A Stobie pole is a power line pole made of two steel joists held apart by a slab of concrete in the middle. It was invented by Adelaide Electricity Supply Company design engineer James Cyril Stobie (1895–1953). Stobie used materials easily at hand due to the shortage of suitably long, strong, straight and termite-resistant timber in South Australia.
In July 1924 the patent application for the pole design was submitted in both English and French, and accepted in Nov 1925. Stobie described his invention as
"an improved pole adopted to be used for very many purposes, but particularly for carrying electric cables, telegraph wires... [it] consists of two flanged beams of iron or steel, preferably rolled steel joist of 'H' or of channel sections, placed one beside the other with their flanges inward and preferably at a very slight angle one with the other and held together by means of tie bolts, the space between them being filled with cement concrete."
Stobie and John Brookman[who?] were so confident of the new pole that they formed The Stobie Pole Syndicate for the purpose of patenting the design and then selling the patent or manufacturing rights. The Hume Pipe Company became their first agents and, while there were numerous international enquiries, South Australia has largely remained the only place where they are widely used.
Stobie poles are reasonably common in Broken Hill, New South Wales, as well as the Darwin, Northern Territory CBD and a few thousand are installed across Tasmania. A few also exist in isolated settlements in the Goldfields-Esperance region of Western Australia such as Eucla and Rawlinna.
The first poles were erected in South Terrace, Adelaide in 1924, and were then used extensively in building the electricity transmission and distribution infrastructure throughout the state. The Stobie pole was central to the speedy expansion of Adelaide Electricity Supply Company's supply. It was cheap and simple to produce, had a uniform appearance, saved an enormous amount of timber from being cut down, had a long life expectancy and, at the time, was seen as more environmentally sensitive. SA Power Networks review alternative pole designs available on the market and have yet to find one with the benefits offered by the Stobie pole.
The poles carry supply voltages from 240 to 275,000 volts and come in various sizes from 9 to 26 metres in length, though studies indicate heights to 36 metres are feasible. The expected service life of a Stobie pole is predicted to be in excess of 80 years. It is now commonly regarded as a South Australian icon. SA Power Networks manufactures Stobie poles at a plant in Angle Park, South Australia.
Its modern construction is a composite of two steel beams connected intermittently by bolts to manage compressive buckling, with the gap between the beams filled with concrete. The bolts transfer the shear, with an equal number of bolts above and below ground. The poles are tapered from ground level to the top and the toe. This construction uses the tensile properties of the steel, giving the poles excellent properties in bending. Stobie pole strength in the strong direction may be up to 4.5 times the weak direction strength. Small holes through the concrete enable easy attachment of modular cross-arms, insulators and other hardware. The poles are fireproof, rotproof, and termiteproof. Stobie poles are widely regarded in Australia to be dangerous to vehicles, with collisions sometimes "almost cutting the vehicle in half." There are those in the industry who claim that steel bends more than wood, but such claims do not take into account the smaller cross-section Stobie poles present to vehicles.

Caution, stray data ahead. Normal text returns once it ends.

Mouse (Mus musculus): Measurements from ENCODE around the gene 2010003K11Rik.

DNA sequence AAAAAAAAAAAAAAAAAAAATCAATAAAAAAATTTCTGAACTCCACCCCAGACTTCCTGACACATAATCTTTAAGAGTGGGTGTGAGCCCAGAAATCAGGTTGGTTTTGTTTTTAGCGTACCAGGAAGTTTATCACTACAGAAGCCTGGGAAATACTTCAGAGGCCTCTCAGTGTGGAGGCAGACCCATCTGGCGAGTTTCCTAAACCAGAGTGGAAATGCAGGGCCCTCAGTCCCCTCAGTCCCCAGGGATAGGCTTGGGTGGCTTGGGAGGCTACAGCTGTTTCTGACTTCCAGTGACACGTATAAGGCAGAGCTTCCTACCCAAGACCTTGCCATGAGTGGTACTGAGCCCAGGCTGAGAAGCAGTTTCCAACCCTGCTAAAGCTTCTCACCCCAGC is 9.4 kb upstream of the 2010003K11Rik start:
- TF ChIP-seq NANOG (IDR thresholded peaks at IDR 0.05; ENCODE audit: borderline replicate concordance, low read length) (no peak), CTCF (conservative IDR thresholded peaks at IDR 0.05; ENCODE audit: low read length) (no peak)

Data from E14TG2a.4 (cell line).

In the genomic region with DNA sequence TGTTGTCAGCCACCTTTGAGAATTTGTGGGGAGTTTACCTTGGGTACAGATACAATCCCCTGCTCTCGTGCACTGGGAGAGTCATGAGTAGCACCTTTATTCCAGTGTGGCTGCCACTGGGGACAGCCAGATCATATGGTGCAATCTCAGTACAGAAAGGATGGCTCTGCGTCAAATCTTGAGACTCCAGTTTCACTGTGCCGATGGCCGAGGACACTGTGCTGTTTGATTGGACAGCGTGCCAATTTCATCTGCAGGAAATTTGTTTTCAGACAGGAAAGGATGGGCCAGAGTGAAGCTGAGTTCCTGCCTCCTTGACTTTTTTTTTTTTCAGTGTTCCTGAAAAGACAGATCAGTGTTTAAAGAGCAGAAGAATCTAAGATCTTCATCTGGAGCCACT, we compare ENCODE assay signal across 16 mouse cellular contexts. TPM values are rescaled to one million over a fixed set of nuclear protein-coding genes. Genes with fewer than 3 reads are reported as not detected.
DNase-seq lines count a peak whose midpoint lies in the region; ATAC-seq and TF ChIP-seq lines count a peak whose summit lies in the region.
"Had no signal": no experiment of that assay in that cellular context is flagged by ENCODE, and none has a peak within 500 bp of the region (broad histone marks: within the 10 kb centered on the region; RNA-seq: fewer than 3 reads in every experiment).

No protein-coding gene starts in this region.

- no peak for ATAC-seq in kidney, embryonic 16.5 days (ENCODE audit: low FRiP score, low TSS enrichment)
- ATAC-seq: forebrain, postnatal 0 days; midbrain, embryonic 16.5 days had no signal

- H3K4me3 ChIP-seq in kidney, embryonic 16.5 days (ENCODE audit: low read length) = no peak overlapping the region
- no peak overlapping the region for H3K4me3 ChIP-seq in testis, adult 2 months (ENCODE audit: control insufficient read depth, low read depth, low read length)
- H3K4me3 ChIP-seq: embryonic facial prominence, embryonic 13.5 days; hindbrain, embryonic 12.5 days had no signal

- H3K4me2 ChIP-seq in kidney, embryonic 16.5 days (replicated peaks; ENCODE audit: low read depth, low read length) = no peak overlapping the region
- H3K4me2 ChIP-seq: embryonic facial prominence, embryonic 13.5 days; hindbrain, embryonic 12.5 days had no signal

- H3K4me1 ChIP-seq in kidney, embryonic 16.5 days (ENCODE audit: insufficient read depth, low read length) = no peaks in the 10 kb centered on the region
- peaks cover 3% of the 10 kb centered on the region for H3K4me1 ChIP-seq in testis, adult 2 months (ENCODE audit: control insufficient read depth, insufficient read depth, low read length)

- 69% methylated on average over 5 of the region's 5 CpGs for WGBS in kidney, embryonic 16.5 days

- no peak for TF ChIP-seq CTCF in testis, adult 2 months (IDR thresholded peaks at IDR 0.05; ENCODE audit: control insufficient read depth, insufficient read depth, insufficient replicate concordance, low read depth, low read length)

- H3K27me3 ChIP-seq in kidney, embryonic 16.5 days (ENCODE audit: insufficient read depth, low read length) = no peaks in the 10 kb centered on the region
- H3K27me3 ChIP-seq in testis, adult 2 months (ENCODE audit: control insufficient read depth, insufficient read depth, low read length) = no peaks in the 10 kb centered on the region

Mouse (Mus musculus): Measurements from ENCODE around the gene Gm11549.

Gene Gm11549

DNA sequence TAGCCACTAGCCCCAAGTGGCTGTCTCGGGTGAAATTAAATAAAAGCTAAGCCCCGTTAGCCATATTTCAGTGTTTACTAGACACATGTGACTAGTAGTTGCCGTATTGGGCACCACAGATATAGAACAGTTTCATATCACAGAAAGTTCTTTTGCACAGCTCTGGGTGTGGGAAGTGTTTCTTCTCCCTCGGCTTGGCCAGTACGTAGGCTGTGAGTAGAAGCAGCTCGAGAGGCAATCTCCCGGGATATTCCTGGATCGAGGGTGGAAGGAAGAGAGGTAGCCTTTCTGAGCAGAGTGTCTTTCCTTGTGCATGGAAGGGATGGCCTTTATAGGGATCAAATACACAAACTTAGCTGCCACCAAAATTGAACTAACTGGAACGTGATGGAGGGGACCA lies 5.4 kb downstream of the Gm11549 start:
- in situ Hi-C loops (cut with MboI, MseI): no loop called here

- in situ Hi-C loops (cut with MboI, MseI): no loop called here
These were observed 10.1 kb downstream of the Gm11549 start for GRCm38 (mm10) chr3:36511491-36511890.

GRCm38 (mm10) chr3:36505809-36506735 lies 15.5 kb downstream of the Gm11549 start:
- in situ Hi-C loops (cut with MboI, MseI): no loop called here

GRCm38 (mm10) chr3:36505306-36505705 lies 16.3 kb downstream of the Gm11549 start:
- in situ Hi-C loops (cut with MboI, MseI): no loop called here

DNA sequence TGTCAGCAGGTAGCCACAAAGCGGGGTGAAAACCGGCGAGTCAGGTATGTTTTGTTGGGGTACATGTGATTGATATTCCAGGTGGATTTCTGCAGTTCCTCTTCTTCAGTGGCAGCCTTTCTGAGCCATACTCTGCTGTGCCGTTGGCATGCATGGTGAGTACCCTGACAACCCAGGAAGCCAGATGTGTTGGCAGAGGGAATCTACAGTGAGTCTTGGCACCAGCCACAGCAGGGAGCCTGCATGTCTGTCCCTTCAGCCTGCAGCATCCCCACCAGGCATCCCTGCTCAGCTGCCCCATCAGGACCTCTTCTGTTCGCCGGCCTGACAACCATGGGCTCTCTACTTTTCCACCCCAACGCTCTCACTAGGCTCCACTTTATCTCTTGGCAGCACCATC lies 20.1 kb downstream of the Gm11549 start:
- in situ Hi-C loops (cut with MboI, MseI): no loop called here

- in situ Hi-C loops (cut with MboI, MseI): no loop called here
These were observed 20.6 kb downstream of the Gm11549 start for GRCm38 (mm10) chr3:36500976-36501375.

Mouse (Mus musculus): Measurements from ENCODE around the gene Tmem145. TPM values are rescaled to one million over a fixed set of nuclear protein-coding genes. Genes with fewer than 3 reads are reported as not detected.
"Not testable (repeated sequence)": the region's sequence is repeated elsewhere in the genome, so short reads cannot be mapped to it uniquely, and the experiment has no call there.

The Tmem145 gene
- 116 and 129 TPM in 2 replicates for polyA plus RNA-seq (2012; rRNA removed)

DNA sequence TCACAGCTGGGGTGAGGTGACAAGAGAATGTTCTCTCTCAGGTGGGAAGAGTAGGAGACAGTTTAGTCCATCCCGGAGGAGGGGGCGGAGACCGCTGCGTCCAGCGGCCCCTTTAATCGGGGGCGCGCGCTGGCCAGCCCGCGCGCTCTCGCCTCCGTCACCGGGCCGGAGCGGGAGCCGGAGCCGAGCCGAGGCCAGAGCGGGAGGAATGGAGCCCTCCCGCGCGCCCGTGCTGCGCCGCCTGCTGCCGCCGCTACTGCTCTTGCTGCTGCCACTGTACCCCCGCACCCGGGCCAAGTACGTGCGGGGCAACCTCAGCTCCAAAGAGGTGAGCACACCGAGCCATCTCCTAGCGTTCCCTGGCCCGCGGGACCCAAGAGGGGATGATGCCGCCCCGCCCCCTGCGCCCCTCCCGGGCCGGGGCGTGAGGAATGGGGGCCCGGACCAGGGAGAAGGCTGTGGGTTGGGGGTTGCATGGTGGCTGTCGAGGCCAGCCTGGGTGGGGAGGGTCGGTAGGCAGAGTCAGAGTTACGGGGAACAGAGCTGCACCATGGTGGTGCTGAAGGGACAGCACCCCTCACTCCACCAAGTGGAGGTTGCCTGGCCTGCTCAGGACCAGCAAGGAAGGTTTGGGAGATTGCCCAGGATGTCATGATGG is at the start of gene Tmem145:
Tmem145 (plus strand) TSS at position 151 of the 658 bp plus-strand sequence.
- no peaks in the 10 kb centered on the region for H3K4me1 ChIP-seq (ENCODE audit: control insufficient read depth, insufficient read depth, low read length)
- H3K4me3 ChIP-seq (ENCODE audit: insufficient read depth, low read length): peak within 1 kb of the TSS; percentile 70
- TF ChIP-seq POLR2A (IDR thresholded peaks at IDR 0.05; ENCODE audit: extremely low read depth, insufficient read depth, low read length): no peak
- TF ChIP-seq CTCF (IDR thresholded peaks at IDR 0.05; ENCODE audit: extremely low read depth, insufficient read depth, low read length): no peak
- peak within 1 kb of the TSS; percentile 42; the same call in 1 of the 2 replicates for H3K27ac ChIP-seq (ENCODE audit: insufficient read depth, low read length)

Stobie pole designs are carefully calculated to ensure the installation uses a suitably sized pole. Factors such as physical mass (static load) of transformers, cross beams, voltage regulators, protection devices, conductors (including tension), etc. are carefully considered, however the wind loading (dynamic load) of this equipment must also be calculated. In some cases the wind loading factors far exceed the static load values.
Attempts have been made to beautify their appearance through Stobie pole gardens and Stobie pole art projects. Renowned artist Clifton Pugh painted Adam and Eve in the Garden of Eden on a Stobie pole in 1984, but was subsequently asked to "cover up" the genitals on his painting.
Over the years, a number of Adelaide primary and high schools have also painted murals on Stobie poles located outside the schools.
|Wikimedia Commons has media related to Stobie poles.|
- R. W. Linn, 'Stobie, James Cyril (1895–1953)', Australian Dictionary of Biography, Volume 16, Melbourne University Press, 2002, pp 314–315.
- Rob Linn, ETSA – The Story of Electricity in South Australia (1996) pp.38–39
- McCormack, John Development of 36m Stobie Poles for 275kV Transmission Line accessed 22 April 2011
- Residents powerless to stop stobie poles being turned into mobile phone towers, Transcript of "Stateline" segment, Broadcast 11 April 2003, Reporter: Michael Smyth, abc.net.au, accessed 17 January 2009.
- TS107 – Overhead Line Design Standard for Transmission & Distribution Systems, SA Power Networks
- Driver survives after wrapping a $250,000 Ferrari around a pole in Adelaide, News Limited, 28 October 2008, archived from the original on 20 December 2008
- Woman seriously hurt in car crash at McLaren Vale (with photo), 29 September 2012
- Stobie Pole Gardens, Street Gardening, Re-earthing the Cities.
- Stobie Poles art project, City of Prospect, prospect.sa.gov.au
- Painted Stobie Poles, City of Prospect, prospect.sa.gov.au.
- Stobie Pole, Encyclopaedia of South Australian Culture, saculture.com.